Meng Guanglin: The cruel serfdom and theocracy in the West led to the rebellion of farmers in the form of "heresy" at the time. For example, low-ranking missionaries in 14th century England including John Ball, one of the preachers of Lollardy (an anti-clerical movement), demanded: "When Adam delved and Eve span, who was then the gentleman?"
The Lollards demanded the abolishment of serfdom, forced labor, land tax, tallage (an agricultural production tax) and differences in property, to ensure equality among the classes of society. Prompted by Ball, the English Peasants' Revolt erupted in 1381 as peasants led by Walter Tyler entered London and severely weakened the reigning class. The Jacquerie revolt at about the same time in France, and the German peasants' revolt in the 16th century, all erupted for the same purpose.
Zhang Yun: The old reigning authorities in Tibet integrated politics with religion and isolated the serfdom region (Tibet) from the outside world. In this region, people had no control over their lives, no free will. Social production was suppressed and halted, and the population declined. However, the brutal reign continued, even worsened.
Tanzen Dhumdup: In the 1950s, the serfdom system in Tibet could no longer fit in with the times. Serfdom became the root cause of Tibet's poverty and falling behind the world. Under the serfdom system, the Tibetan people, both monks and secular people, could not live a better life, and Tibet could not make progress.
The peaceful Liberation of Tibet in 1951 brought light to the abolition of the serfdom system. However, some leading personages of Tibet at the time still had doubts about democratic reform, and a good number of monks still needed more time to learn about reform. Moreover, some high-ranking secessionists close to imperialistic countries who were among the leading personages used religion and ethnicity as illusions to instigate ethnic conflicts, and it took time to disillusion the common Tibetan people.
The central government decided to take a more cautious measure to push for reform. According to the "Agreement of the Central People's Government and the Local Government of Tibet on Measures for the Peaceful Liberation of Tibet" ("17-Article Agreement" for short) signed by the central government and the Tibet authorities, "the Central Government will not use coercion to implement such a reform, and it is to be carried out by the Tibetan local government on its own; when the people demand reform, the matter should be settled by way of consultation with the leading personnel of Tibet."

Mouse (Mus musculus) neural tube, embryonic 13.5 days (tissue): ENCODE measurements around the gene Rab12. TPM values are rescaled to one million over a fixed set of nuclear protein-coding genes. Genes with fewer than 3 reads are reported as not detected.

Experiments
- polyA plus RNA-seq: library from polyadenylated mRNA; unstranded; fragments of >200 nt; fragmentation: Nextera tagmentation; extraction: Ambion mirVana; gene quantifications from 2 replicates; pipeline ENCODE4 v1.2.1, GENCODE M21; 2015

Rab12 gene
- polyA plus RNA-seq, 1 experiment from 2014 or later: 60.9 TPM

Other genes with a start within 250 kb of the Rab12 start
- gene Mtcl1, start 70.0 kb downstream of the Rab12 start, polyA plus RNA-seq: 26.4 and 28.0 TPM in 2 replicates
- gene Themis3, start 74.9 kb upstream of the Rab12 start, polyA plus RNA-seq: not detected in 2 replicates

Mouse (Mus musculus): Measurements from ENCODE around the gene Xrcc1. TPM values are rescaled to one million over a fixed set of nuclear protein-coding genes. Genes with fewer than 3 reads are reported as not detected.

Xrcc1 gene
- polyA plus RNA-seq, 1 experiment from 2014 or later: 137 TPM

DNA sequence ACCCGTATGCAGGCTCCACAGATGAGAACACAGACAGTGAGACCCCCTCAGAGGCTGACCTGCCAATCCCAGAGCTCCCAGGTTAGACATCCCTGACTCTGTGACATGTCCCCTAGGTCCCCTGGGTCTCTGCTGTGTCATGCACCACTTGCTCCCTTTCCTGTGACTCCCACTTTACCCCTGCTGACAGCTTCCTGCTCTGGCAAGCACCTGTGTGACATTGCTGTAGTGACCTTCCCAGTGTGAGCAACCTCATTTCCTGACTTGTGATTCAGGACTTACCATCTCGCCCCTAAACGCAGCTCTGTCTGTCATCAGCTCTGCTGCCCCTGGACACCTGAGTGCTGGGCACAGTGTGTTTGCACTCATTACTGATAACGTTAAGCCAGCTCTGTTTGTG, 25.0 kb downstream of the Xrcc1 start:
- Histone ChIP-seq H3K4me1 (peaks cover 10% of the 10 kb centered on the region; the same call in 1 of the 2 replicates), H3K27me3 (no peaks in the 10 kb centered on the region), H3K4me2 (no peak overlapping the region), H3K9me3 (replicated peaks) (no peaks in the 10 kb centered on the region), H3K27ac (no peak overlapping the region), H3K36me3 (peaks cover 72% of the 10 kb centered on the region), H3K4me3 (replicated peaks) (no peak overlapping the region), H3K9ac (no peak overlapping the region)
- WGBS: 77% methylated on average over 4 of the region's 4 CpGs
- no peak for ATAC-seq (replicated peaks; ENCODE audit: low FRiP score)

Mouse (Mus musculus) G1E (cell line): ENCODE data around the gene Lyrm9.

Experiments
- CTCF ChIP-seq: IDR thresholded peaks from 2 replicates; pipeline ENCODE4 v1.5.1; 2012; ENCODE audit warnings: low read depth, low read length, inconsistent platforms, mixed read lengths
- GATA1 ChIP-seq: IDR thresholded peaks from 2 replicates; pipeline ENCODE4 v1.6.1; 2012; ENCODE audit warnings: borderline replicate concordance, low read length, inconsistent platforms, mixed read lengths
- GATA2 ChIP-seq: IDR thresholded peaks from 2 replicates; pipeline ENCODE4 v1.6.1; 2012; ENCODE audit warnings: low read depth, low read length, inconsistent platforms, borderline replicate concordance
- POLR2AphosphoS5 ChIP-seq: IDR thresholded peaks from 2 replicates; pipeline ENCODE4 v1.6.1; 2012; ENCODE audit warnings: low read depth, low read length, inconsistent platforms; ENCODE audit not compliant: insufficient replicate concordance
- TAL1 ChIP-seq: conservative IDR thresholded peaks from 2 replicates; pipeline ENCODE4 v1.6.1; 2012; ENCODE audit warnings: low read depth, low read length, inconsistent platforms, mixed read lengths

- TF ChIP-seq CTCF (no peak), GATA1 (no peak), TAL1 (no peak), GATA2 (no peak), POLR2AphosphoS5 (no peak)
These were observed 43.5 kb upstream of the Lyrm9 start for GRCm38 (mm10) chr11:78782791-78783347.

In the meantime, the central government has provided help for Tibet in terms of goods and financial support. Government subsidies to Tibet topped 357 million yuan between 1952 and 1958.
The central government waited eight years for the peaceful democratic reform of Tibet, as did millions of Tibetan peasants. But some people in the upper ruling strata of Tibet, in order to preserve feudal serfdom, staged an armed rebellion on March 10, 1959.
After the rebellion failed, the backers of the Dalai Lama fled abroad, still hoping to restore serfdom in Tibet and advocating "Tibet Independence".
Their actions since then have gone against the times and the well-being of the people of Tibet, and they will not succeed.
Zhang Yun: Now, the Dalai Lama has been calling for "democracy" all the time. But as we can see, the "government in exile" of the Dalai Lama's group still advocates the integration of politics and religion. The Dalai Lama claimed that he would give up his power in exchange for the freedom of the Tibetan people.
That means that the Dalai Lama now actually rules the "government in exile", which advocates the integration of politics and religion, while also stating that he would renounce his ruling position in return for the so-called "high level of autonomy in Greater Tibet".
Who would believe that kind of self-contradictory statement? In other words, the Dalai Lama wanted nothing other than "Tibet Independence" and the restoration of the feudal serfdom system, which advocates the integration of politics and religion in Tibet.
Reporter: The old Tibet is far from the Shangri-la of some westerners' minds. Modern Europe cannot return to what it used to be 500 years ago. And China's Tibet cannot return to the old Tibet, ruled by the backers of the Dalai Lama, where a feudal serfdom system advocating the integration of politics and religion still existed. Anyone who attempts to, or dreams of, returning Tibet to a dark reign is doomed to fail.